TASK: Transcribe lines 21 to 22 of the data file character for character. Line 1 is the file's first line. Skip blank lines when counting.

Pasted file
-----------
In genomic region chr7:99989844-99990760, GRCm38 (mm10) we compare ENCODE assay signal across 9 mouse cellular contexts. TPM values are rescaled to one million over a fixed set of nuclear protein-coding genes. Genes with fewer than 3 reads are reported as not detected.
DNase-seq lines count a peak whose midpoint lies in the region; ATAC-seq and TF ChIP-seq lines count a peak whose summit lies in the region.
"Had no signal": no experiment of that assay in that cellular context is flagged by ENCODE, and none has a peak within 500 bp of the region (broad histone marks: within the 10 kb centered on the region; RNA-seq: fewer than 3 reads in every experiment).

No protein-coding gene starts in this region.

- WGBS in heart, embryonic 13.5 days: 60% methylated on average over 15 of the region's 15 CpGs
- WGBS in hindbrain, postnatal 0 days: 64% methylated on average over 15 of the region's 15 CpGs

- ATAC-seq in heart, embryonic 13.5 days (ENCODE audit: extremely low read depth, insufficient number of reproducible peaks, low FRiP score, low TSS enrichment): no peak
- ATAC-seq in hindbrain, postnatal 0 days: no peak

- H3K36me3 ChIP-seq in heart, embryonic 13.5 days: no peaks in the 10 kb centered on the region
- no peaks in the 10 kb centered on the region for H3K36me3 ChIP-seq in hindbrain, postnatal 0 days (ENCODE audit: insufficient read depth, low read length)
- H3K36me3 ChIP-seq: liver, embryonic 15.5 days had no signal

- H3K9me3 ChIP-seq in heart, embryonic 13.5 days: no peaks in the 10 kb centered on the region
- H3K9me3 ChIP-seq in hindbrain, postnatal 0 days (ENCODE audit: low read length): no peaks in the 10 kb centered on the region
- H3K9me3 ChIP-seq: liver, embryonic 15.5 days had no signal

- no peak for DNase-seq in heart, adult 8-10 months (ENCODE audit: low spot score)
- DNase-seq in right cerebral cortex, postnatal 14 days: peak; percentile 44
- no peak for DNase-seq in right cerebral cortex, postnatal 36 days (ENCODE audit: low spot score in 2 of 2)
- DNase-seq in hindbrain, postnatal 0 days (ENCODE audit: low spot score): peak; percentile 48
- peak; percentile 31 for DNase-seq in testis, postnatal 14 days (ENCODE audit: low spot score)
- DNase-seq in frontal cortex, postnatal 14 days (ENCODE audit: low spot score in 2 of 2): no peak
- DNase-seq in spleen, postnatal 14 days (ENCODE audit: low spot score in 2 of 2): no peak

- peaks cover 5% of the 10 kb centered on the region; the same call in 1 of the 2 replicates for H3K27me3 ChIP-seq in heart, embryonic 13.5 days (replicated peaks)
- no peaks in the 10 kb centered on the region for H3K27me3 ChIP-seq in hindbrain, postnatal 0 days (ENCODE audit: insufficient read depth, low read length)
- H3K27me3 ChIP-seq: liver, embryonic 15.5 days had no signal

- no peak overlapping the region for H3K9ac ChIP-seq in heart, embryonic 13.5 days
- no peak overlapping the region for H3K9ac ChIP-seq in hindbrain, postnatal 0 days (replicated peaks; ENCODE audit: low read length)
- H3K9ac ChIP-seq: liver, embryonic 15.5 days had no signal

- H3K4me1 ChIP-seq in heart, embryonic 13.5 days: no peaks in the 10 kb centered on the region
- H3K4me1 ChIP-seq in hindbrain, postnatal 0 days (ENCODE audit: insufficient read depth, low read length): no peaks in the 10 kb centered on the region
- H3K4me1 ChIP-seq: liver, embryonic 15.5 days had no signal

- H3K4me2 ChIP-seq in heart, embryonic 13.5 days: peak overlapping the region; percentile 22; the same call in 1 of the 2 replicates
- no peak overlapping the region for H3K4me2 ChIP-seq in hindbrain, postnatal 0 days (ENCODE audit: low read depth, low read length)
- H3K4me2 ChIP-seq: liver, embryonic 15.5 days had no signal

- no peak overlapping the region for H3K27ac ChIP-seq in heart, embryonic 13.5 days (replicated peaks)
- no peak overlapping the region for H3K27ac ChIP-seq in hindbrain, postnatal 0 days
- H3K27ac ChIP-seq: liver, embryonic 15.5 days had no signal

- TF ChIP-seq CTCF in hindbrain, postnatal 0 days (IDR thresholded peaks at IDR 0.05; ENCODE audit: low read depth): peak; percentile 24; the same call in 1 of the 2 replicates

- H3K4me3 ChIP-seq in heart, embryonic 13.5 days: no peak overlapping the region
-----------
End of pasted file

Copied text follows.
- DNase-seq in spleen, postnatal 14 days (ENCODE audit: low spot score in 2 of 2): no peak

- peaks cover 5% of the 10 kb centered on the region; the same call in 1 of the 2 replicates for H3K27me3 ChIP-seq in heart, embryonic 13.5 days (replicated peaks)